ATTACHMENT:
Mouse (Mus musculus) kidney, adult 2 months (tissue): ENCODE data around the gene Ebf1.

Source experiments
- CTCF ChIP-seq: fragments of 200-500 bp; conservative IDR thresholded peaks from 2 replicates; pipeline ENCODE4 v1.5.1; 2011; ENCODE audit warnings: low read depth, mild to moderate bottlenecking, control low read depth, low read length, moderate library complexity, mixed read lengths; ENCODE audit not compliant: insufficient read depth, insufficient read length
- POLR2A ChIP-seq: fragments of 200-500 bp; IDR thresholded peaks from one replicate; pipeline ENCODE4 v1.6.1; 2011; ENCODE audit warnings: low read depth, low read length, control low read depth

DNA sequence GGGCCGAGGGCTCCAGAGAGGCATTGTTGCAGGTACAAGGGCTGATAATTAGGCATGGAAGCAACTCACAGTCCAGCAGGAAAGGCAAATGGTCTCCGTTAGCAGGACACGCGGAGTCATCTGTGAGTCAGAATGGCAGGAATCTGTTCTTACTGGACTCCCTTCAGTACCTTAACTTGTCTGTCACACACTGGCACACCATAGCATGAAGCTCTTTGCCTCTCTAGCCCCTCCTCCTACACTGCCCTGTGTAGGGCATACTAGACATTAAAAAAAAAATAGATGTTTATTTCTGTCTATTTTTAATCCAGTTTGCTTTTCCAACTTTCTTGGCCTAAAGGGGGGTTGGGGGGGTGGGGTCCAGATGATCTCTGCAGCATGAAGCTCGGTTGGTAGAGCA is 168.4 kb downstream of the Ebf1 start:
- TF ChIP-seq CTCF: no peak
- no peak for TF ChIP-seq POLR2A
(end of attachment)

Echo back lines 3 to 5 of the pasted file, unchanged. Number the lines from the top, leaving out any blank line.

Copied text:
- CTCF ChIP-seq: fragments of 200-500 bp; conservative IDR thresholded peaks from 2 replicates; pipeline ENCODE4 v1.5.1; 2011; ENCODE audit warnings: low read depth, mild to moderate bottlenecking, control low read depth, low read length, moderate library complexity, mixed read lengths; ENCODE audit not compliant: insufficient read depth, insufficient read length
- POLR2A ChIP-seq: fragments of 200-500 bp; IDR thresholded peaks from one replicate; pipeline ENCODE4 v1.6.1; 2011; ENCODE audit warnings: low read depth, low read length, control low read depth

DNA sequence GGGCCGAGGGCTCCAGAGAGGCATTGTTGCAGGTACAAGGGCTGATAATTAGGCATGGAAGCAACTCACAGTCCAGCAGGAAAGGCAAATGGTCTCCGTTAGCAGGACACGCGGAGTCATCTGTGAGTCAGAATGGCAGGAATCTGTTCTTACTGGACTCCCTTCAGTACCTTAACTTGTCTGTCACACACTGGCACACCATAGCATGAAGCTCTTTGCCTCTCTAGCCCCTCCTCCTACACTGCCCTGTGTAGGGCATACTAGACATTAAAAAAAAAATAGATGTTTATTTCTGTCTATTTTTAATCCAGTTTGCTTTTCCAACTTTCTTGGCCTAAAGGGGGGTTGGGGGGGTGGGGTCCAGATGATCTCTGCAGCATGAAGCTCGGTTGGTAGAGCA is 168.4 kb downstream of the Ebf1 start: